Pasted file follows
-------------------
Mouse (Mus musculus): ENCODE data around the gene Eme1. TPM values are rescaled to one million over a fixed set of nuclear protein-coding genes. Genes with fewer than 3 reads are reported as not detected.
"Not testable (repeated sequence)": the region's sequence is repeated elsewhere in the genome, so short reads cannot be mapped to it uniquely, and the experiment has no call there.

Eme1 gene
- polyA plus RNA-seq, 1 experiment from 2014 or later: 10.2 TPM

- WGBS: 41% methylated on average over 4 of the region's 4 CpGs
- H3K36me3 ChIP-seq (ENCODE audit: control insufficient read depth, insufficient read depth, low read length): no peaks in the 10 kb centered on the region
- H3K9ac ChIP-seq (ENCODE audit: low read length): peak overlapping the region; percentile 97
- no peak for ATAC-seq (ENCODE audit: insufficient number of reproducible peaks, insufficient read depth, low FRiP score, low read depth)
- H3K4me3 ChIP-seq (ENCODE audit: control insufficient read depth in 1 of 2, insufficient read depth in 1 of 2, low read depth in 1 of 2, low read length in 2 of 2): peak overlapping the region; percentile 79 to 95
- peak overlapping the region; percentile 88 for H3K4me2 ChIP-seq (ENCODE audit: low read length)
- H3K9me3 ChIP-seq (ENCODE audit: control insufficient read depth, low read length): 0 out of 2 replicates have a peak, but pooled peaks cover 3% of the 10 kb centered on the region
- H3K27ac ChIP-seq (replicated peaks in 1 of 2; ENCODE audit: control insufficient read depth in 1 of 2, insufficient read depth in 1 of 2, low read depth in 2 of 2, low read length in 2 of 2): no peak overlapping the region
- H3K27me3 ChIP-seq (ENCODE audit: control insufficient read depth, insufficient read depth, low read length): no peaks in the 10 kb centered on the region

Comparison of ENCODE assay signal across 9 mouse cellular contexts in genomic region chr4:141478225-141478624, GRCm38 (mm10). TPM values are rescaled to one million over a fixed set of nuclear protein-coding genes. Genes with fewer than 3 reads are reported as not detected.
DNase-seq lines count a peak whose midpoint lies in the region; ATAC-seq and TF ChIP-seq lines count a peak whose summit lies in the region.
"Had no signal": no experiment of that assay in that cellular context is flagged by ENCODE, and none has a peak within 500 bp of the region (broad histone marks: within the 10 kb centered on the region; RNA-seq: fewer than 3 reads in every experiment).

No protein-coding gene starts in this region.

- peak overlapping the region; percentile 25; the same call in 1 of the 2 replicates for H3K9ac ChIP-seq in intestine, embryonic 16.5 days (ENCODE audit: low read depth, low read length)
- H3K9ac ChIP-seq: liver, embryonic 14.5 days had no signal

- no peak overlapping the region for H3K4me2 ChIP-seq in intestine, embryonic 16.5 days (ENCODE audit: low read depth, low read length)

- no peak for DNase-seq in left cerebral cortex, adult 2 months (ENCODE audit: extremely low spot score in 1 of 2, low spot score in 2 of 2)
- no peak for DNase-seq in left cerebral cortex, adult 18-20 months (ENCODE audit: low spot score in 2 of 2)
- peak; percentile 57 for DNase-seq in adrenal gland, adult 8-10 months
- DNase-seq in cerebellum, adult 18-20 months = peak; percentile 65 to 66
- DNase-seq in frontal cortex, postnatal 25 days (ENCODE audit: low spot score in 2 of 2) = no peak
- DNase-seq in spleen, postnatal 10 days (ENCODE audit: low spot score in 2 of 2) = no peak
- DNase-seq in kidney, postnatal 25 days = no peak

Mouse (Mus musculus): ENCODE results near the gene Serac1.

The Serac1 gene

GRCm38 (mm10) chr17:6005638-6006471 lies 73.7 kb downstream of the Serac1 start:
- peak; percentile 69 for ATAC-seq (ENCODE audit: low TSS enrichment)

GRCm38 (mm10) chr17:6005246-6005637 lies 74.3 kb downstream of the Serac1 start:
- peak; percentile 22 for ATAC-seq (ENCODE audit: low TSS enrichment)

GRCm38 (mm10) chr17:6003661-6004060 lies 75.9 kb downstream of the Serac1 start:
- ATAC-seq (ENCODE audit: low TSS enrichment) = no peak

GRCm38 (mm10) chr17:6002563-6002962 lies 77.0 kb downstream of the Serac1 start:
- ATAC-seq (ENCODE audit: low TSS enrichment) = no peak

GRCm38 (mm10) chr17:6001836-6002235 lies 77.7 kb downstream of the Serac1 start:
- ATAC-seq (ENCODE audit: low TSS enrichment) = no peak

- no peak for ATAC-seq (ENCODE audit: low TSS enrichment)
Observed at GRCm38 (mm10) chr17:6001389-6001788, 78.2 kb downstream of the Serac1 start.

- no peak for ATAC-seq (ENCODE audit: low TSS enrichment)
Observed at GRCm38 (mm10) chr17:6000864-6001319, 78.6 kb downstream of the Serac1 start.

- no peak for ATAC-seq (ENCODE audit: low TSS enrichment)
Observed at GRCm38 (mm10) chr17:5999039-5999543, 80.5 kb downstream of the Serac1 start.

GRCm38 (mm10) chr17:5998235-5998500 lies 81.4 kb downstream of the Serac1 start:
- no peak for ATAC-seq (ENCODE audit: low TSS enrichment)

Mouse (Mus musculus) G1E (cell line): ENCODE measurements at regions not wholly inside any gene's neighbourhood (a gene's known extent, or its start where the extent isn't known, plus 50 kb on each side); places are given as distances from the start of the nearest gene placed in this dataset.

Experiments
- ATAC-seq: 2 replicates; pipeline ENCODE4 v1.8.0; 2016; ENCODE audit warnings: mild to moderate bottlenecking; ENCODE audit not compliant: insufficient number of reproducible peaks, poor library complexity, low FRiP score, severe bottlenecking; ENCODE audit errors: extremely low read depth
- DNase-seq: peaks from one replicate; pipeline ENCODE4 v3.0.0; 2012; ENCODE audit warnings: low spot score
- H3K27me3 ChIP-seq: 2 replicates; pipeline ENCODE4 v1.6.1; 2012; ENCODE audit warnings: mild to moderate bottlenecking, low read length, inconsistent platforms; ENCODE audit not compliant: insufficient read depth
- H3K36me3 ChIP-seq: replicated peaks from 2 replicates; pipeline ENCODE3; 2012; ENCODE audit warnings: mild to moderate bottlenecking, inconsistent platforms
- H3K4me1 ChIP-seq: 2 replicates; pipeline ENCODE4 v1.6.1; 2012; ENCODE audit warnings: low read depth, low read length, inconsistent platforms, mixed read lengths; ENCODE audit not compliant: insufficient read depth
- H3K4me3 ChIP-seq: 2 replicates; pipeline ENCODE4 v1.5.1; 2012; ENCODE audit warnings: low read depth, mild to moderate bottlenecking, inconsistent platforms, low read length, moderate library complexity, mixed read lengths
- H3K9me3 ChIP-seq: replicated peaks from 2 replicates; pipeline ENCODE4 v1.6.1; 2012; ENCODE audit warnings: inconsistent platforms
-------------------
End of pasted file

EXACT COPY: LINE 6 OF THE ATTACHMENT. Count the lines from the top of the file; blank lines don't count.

- H3K36me3 ChIP-seq (ENCODE audit: control insufficient read depth, insufficient read depth, low read length): no peaks in the 10 kb centered on the region